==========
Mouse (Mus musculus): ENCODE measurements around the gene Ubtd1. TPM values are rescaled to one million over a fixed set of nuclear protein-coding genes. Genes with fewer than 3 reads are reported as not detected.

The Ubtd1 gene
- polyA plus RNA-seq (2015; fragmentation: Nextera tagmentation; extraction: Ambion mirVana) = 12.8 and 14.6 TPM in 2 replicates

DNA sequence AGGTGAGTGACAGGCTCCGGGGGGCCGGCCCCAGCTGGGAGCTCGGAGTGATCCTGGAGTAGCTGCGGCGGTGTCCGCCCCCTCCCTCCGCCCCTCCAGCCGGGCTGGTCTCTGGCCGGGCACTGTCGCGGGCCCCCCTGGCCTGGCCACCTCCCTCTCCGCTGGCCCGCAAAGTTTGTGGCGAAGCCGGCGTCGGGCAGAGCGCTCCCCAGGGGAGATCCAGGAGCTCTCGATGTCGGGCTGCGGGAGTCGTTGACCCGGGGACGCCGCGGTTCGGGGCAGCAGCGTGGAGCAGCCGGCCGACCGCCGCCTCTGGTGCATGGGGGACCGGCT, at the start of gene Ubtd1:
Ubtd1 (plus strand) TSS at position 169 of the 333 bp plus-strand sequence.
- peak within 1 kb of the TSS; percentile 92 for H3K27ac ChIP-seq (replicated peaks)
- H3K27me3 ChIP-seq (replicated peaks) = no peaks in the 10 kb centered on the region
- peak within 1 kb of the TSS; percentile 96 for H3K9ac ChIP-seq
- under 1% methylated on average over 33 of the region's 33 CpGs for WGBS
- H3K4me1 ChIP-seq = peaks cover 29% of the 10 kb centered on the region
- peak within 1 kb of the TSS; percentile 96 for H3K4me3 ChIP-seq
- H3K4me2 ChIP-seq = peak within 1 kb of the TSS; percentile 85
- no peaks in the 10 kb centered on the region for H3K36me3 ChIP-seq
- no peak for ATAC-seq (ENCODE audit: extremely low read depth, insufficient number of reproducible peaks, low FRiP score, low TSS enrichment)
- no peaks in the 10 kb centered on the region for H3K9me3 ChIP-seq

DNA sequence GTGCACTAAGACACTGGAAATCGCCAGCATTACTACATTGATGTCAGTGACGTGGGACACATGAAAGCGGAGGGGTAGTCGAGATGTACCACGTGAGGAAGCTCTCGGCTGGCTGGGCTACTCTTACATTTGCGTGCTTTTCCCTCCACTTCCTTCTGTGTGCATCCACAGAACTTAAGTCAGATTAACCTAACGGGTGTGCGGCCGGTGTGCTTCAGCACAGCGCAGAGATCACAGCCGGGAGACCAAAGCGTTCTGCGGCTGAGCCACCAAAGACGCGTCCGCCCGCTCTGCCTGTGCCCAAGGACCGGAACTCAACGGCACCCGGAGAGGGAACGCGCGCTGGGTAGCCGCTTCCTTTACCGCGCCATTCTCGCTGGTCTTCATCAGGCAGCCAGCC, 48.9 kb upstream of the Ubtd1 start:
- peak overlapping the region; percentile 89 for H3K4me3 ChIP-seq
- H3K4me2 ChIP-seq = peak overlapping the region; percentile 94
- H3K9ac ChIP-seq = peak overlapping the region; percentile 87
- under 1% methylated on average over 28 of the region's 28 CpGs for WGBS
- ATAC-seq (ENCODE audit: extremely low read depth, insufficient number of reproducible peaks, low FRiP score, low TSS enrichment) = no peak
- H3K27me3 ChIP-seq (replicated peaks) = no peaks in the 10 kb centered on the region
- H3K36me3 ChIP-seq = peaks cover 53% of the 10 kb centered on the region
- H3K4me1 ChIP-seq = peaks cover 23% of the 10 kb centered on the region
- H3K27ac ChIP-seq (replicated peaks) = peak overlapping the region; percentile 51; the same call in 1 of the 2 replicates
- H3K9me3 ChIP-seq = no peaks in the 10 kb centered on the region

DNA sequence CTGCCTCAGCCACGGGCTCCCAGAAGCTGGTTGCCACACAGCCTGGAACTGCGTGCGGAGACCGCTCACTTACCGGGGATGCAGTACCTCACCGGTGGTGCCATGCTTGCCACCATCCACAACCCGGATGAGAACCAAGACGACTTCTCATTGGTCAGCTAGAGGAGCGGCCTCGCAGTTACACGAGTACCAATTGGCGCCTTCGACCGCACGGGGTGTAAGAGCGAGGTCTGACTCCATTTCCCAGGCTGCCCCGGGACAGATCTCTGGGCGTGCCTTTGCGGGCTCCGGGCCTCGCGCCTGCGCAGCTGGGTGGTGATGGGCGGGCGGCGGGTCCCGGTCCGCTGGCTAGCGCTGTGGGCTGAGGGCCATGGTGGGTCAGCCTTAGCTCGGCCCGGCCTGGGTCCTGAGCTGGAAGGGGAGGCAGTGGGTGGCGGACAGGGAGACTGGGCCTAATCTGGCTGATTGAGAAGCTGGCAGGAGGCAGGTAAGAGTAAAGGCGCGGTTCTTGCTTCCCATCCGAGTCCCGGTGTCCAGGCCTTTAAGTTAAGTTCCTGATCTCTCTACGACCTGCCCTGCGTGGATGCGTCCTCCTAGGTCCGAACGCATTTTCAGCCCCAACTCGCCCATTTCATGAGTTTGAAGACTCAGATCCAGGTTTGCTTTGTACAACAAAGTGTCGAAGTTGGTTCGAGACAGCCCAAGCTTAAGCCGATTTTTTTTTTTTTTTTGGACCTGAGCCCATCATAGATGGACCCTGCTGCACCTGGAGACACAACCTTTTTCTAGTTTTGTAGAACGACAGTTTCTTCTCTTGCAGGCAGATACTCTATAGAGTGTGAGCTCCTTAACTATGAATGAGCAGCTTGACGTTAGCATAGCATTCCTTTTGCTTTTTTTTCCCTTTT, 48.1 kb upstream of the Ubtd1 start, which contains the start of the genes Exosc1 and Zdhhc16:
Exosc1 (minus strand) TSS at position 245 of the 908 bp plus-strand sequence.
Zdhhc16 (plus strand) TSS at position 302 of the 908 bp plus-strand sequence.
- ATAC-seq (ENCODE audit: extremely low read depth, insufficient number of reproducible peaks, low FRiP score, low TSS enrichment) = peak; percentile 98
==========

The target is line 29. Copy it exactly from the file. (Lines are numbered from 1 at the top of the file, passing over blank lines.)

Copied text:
Zdhhc16 (plus strand) TSS at position 302 of the 908 bp plus-strand sequence.